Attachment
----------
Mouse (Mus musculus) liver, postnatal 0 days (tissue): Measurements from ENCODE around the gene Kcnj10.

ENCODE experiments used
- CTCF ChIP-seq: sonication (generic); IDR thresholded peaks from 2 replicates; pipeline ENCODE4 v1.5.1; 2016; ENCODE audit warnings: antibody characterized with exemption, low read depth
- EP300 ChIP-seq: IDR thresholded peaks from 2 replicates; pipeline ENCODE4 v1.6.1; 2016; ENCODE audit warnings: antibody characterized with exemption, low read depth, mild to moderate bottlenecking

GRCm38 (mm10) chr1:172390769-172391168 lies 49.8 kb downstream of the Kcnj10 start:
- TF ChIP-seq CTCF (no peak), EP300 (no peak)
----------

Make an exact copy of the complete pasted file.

Mouse (Mus musculus) liver, postnatal 0 days (tissue): Measurements from ENCODE around the gene Kcnj10.

ENCODE experiments used
- CTCF ChIP-seq: sonication (generic); IDR thresholded peaks from 2 replicates; pipeline ENCODE4 v1.5.1; 2016; ENCODE audit warnings: antibody characterized with exemption, low read depth
- EP300 ChIP-seq: IDR thresholded peaks from 2 replicates; pipeline ENCODE4 v1.6.1; 2016; ENCODE audit warnings: antibody characterized with exemption, low read depth, mild to moderate bottlenecking

GRCm38 (mm10) chr1:172390769-172391168 lies 49.8 kb downstream of the Kcnj10 start:
- TF ChIP-seq CTCF (no peak), EP300 (no peak)